that's perseverance. that's how we get better, how we come back stronger with every draft - we absorb the criticism and take pride in the scars that help make our skin a little thicker.

i guess all i'm trying to say is, there are setbacks on the path to publishing. sometimes those setbacks are many and painful, but that's all they are - setbacks. not stop signs.

as writers, we love to plant something and watch it grow.
but you want to feel real pride?
cut something down to nothing... and watch it grow back stronger.

Tuesday, November 23, 2010

the computer ate my chapter!

...and other blessings in disguise.

the first novel i ever tried to write died a horrible death. it caught a nasty incurable virus and when it finally went into the light, even the best computer doctors could not revive it.
this was ten years ago, and the pain of that loss was so raw, i did not write again for years.

i am being completely serious now.
i allowed a manuscript-eating computer virus to put me off writing... for years. even when someone very close to me - an angel really - produced the first ten thousand words or so from his own email archives, bless him, i could not be persuaded to pick up the story again. how could i possibly remember what the NEXT ten thousand words were? and i couldn't even fathom letting those words go and starting the story again from the middle. i was so stubborn.

but i took the ten thousand words from this angel, and put them in a folder at the back of my file box with a neat little tab labeled: Sammy Vegas. for almost a decade, every time i opened that box to file a utility bill or check a bank statement, the words "Sammy Vegas" would play peek-a-boo with me from the dark rear of the box... taunting me, reminding me that once upon a time i wanted to be a writer.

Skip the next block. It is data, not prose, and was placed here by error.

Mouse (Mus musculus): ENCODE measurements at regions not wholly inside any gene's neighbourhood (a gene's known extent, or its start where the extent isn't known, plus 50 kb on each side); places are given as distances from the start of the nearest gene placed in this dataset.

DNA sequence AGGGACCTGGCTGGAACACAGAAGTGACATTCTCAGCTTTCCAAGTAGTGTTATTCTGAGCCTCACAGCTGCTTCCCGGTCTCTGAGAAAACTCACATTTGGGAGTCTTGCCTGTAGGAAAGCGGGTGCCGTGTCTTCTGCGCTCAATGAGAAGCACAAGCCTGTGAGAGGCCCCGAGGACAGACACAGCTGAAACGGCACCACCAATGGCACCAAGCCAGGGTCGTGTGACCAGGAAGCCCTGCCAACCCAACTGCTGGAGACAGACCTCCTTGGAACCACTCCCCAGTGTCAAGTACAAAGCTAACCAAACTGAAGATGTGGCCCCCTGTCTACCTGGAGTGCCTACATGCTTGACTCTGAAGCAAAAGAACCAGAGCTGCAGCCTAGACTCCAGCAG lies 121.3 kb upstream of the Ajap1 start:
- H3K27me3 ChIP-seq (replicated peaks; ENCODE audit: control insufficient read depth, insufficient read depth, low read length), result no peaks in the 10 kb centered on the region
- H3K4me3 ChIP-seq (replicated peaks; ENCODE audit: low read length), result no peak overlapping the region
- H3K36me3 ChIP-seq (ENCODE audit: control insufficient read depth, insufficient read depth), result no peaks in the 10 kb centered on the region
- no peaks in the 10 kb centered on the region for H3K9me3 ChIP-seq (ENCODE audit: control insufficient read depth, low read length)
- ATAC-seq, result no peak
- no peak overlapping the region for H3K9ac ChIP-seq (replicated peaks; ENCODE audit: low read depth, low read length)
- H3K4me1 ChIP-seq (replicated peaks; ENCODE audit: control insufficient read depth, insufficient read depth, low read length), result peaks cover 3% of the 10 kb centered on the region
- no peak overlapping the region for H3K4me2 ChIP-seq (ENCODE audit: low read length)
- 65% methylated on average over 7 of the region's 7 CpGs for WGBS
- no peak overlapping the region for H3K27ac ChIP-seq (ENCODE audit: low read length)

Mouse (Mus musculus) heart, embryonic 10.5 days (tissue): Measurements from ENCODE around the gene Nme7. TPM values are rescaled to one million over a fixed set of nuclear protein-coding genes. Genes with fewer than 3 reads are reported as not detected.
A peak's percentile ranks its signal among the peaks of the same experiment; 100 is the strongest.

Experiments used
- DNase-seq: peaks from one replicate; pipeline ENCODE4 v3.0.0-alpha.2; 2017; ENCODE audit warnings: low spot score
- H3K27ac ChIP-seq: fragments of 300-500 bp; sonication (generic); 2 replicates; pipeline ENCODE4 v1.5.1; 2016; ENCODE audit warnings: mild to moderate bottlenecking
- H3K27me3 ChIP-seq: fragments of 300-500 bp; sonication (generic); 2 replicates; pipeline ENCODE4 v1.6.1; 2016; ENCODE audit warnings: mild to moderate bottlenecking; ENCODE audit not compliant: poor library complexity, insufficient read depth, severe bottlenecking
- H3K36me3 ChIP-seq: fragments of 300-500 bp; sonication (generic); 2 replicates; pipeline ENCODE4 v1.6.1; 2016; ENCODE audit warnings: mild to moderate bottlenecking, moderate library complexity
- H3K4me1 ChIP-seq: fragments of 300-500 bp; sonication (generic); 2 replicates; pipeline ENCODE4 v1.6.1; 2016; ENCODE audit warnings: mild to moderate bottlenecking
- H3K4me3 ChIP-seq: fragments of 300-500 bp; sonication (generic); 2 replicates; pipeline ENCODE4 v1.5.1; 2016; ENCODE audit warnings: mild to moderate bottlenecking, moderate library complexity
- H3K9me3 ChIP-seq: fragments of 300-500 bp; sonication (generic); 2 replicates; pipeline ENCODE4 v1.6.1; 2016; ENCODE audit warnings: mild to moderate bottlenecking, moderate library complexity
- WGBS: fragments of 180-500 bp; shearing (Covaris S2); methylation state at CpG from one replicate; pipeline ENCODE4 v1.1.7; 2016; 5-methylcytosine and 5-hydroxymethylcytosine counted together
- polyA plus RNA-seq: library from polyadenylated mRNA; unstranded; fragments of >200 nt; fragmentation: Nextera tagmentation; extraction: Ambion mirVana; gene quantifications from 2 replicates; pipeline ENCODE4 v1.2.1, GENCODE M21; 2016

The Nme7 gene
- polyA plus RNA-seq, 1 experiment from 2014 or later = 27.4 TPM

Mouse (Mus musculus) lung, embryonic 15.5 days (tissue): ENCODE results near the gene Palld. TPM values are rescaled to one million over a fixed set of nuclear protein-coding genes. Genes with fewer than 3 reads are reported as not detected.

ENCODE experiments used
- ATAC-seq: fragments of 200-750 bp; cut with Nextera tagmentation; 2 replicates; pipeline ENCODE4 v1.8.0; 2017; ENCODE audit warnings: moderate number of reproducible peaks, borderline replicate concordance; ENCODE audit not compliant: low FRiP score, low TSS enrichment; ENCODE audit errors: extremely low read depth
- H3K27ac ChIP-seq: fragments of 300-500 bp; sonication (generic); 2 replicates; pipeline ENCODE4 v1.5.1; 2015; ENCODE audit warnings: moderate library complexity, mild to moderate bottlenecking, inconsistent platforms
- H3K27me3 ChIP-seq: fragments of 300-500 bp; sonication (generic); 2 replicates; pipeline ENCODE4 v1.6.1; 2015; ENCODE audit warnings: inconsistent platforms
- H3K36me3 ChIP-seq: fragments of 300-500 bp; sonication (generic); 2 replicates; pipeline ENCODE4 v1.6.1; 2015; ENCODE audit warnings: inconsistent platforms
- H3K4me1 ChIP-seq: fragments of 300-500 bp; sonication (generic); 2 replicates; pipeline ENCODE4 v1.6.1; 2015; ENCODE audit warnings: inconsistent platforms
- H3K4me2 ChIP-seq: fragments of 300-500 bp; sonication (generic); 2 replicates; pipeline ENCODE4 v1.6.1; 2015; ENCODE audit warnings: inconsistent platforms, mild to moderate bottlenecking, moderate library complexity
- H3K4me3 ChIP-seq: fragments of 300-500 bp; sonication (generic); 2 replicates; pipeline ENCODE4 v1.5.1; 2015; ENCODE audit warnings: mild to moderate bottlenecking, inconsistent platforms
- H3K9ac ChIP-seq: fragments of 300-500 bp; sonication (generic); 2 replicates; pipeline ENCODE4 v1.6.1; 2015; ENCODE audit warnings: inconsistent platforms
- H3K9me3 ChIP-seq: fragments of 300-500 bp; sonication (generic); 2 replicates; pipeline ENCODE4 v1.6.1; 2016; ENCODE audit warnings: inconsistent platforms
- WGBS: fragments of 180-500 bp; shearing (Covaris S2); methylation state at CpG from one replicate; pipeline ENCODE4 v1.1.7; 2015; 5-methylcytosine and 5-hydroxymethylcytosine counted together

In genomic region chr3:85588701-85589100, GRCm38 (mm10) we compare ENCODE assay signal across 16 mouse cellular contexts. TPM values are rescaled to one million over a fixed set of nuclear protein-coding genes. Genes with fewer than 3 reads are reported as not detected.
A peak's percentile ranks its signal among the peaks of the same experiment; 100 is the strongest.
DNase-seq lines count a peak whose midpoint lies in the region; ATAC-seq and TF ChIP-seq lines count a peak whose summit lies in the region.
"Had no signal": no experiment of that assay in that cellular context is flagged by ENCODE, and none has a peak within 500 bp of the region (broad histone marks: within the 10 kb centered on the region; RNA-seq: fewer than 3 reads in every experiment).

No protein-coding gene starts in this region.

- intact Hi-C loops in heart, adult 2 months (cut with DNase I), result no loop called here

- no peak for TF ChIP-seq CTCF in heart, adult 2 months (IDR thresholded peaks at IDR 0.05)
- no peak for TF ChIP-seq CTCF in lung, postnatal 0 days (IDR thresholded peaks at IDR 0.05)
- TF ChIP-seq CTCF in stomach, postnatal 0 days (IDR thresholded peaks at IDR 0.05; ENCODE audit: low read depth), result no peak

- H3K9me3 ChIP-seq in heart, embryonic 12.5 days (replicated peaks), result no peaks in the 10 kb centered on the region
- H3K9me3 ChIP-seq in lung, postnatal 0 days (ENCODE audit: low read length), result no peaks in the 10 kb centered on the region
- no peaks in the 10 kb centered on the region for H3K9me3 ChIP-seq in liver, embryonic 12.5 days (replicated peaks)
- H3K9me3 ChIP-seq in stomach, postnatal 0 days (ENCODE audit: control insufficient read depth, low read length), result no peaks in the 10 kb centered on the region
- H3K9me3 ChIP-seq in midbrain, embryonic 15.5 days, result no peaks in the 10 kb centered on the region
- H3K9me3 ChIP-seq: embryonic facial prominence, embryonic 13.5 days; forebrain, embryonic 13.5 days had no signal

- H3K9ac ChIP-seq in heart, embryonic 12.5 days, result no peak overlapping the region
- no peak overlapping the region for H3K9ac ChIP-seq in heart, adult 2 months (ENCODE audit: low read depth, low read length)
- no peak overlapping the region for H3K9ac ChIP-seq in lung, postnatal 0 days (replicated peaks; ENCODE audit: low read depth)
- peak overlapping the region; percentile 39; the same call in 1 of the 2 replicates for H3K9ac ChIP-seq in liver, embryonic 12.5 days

when i finally started writing again, the "Sammy Vegas" file got moved to a new filing cabinet - one filled with nothing but manuscripts, story ideas and publishing information. now, when i see the "Sammy Vegas" tab, i don't see a painful loss but a story that will someday be brought back to life. SV would have been the wrong first book for me. and maybe i needed to live a little more before i started writing for real. i truly think losing that MS was meant to be, so that all the stars could align for me to write a book some 8 or 9 years later that would actually be good enough to publish.

i tried to remember the SV tale this week when technology let me down once again.
this time, it wasn't a computer virus but a malfunctioning android application that ate my words. (oh, how time has marched on!)
my trusty little cell phone voice recorder app crashed and burned - taking with it an entire chapter of my NaNo project. in the sheer panic of losing those words, i forgot every single one of them, even thought i had dictated them into the voice recorder only that morning. Handsome and i made a few feeble efforts to recover the audio files, but they were lost. i wanted to crawl into bed and forget the whole manuscript.
but NaNo waits for no drama, so i knew i had to suck it up and write something new.

and you know what? the new scene is better. once it was all written, my thoughts cleared, and i could remember the initial scene, and it wasn't half as good as its replacement. losing that first chapter was probably the best thing that's happened to me since i started NaNo.
(but, um, Karma? if you're listening? that doesn't mean i want to lose any more chapters, okay? i AM on a deadline, here.)

i just wanted to share those stories for anyone who has hit a setback in their writing, whether it's:
- a computer virus
- a lost notebook
- an accidental 'delete'
- an identical scene in someone else's book that forces you to press 'delete'
- or just about any other uncontrollable factor that erases so much of your hard work.

words get lost.
but sometimes it's a blessing in disguise.
fortunately, we know where the words come from, and we can always make more.